Bcharré (بشري) The bus from Tripoli to Bcharré rose from sea-level, snaking its way up the winding mountain road. As the altitude increased, snow started to cover the road, and the bus was slipping increasingly sideways at each hairpin turn. The driver took great pleasure turning around to me to declare that he was crazy. “Majnoon”, in Arabic. I took the opinion that I’m sure he didn’t want to die, taking us all with him, and so immersed myself back in my book. (Yup, Fisk.) I had wanted to come up to Bcharré to hike a little in the Qadisha Valley, famed to be some of the best in Lebanon. The snow put an end to that idea. My back-up plan was to visit the museum of Khalil Gibran — a Lebanese poet — but it was closed. A day instead trudging around in the snow, trying to remind myself that I was, in fact, in Lebanon. Arabic script and snow seemed like an odd mix. It took me until I got back to Beirut to feel my feet again. I hadn’t planned on snow when packing for the Middle East.

Bcharré (بشري)

The bus from Tripoli to Bcharré rose from sea-level, snaking its way up the winding mountain road. As the altitude increased, snow started to cover the road, and the bus was slipping increasingly sideways at each hairpin turn. The driver took great pleasure turning around to me to declare that he was crazy. “Majnoon”, in Arabic. I took the opinion that I’m sure he didn’t want to die, taking us all with him, and so immersed myself back in my book. (Yup, Fisk.)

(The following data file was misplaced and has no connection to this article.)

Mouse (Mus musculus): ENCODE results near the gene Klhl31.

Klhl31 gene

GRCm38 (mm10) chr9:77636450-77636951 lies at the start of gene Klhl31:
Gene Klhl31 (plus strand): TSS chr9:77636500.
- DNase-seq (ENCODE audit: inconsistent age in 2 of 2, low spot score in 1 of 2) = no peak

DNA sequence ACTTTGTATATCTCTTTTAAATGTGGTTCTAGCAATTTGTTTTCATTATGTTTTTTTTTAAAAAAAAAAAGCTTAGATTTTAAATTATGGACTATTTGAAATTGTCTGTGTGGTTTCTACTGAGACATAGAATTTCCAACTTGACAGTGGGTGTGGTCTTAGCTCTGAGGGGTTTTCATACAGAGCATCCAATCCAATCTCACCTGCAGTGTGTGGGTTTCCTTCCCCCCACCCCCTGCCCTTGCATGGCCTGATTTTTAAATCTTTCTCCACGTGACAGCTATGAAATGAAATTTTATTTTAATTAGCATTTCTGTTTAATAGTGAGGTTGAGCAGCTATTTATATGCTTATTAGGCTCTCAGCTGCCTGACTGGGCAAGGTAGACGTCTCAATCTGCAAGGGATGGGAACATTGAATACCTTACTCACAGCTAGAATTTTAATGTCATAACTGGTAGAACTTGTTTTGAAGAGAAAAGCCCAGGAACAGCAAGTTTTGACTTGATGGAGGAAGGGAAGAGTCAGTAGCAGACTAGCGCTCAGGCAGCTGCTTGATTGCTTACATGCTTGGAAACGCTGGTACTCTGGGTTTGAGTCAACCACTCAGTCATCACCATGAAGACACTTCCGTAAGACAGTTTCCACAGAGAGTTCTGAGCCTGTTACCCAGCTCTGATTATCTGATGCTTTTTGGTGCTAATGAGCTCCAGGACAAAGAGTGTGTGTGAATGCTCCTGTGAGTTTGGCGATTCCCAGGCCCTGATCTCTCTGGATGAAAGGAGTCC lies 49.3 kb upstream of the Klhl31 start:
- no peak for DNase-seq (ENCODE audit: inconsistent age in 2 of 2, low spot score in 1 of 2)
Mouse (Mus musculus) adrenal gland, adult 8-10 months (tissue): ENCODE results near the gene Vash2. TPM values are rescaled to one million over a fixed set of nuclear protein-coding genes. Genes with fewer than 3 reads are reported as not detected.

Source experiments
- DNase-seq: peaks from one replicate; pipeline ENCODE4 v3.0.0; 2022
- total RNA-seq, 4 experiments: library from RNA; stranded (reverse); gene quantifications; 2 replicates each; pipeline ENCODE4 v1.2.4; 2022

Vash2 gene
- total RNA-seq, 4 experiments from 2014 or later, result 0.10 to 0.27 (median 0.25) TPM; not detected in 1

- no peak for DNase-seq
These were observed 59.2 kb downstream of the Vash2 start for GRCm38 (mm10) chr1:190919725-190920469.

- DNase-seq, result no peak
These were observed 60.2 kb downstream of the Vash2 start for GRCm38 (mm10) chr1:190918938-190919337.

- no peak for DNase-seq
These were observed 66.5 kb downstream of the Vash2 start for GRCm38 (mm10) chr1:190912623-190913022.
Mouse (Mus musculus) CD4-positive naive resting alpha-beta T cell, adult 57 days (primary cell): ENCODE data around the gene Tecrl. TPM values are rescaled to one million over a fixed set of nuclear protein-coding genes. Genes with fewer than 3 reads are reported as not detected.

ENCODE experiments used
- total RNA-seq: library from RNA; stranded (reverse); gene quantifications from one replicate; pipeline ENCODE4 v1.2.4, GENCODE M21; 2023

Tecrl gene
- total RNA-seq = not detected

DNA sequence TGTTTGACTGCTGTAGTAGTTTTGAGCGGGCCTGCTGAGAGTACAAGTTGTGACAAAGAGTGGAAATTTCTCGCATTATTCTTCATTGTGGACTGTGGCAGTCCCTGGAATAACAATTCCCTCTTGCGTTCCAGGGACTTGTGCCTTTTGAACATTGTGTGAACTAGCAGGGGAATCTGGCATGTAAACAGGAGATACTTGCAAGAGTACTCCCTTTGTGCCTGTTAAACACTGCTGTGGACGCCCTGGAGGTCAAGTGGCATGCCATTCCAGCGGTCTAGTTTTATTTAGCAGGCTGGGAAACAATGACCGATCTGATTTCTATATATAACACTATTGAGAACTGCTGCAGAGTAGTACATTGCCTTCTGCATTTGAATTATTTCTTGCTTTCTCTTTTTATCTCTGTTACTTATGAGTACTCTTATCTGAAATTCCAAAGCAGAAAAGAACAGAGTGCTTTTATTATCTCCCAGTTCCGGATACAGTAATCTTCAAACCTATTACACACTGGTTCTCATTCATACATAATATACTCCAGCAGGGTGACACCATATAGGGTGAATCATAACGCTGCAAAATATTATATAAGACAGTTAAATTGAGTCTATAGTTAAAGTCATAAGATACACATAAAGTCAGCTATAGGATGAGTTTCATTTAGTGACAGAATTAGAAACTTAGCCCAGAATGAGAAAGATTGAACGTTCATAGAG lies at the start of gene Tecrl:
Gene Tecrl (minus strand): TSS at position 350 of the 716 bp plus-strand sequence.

I had wanted to come up to Bcharré to hike a little in the Qadisha Valley, famed to be some of the best in Lebanon. The snow put an end to that idea. My back-up plan was to visit the museum of Khalil Gibran — a Lebanese poet — but it was closed. A day instead trudging around in the snow, trying to remind myself that I was, in fact, in Lebanon. Arabic script and snow seemed like an odd mix.

It took me until I got back to Beirut to feel my feet again. I hadn’t planned on snow when packing for the Middle East.